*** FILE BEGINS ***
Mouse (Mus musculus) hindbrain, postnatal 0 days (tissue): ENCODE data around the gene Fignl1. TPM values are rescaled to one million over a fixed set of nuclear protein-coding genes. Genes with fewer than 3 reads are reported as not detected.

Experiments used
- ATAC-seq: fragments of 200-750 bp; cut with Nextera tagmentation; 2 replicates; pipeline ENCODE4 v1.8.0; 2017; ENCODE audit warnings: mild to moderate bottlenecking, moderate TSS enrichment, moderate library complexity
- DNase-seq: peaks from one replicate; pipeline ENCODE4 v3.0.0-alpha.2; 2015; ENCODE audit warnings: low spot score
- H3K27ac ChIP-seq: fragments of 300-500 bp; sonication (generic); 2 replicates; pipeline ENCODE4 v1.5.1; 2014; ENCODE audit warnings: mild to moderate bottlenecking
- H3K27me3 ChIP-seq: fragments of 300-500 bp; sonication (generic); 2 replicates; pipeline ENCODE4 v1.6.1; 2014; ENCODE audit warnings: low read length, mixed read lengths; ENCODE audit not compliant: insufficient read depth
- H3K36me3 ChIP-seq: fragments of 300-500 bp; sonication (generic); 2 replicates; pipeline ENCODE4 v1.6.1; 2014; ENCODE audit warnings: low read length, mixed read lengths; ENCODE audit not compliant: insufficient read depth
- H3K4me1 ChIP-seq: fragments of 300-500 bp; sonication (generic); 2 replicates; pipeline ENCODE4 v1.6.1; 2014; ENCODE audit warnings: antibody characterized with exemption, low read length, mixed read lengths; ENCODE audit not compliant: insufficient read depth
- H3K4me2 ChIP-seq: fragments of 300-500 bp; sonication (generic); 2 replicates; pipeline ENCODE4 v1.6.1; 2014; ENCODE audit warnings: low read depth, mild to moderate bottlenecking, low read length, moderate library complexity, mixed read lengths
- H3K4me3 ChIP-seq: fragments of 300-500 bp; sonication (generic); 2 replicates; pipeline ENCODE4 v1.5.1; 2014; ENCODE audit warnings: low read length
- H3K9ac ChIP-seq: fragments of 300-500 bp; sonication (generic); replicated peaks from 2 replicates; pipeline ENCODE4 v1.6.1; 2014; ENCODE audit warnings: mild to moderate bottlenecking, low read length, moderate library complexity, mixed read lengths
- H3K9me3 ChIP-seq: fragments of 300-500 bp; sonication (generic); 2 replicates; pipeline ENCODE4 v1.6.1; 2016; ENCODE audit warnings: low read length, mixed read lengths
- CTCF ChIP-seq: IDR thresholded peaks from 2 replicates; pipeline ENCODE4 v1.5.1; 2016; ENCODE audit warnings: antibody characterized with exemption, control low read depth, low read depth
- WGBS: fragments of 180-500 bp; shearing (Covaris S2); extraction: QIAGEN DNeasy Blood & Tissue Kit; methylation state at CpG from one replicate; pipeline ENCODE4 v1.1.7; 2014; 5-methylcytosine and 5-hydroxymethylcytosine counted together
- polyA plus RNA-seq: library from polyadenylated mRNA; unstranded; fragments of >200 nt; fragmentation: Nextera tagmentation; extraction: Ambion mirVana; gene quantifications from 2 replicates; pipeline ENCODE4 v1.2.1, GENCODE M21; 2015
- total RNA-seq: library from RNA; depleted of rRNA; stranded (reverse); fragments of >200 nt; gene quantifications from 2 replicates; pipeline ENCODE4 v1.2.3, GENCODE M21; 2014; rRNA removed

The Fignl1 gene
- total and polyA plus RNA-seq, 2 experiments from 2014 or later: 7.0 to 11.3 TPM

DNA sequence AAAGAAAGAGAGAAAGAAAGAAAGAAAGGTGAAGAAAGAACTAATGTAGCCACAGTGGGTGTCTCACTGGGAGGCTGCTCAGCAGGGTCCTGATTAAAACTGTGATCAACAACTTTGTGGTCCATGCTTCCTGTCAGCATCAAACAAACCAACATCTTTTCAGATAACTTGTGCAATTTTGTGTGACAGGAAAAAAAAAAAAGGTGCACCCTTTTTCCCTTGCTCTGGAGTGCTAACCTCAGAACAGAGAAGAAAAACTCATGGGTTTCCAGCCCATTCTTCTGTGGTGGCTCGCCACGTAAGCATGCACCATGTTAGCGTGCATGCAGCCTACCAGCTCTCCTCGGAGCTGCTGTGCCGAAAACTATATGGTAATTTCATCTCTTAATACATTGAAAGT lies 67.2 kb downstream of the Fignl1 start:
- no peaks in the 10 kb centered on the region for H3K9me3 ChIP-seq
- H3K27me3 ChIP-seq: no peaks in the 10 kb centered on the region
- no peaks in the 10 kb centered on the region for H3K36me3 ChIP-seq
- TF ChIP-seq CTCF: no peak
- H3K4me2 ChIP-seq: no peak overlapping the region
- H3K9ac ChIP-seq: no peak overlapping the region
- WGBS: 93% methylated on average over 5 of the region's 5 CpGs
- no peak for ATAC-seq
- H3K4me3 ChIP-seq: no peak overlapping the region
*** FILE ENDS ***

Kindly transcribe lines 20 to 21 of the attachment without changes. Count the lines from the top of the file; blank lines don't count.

- no peaks in the 10 kb centered on the region for H3K9me3 ChIP-seq
- H3K27me3 ChIP-seq: no peaks in the 10 kb centered on the region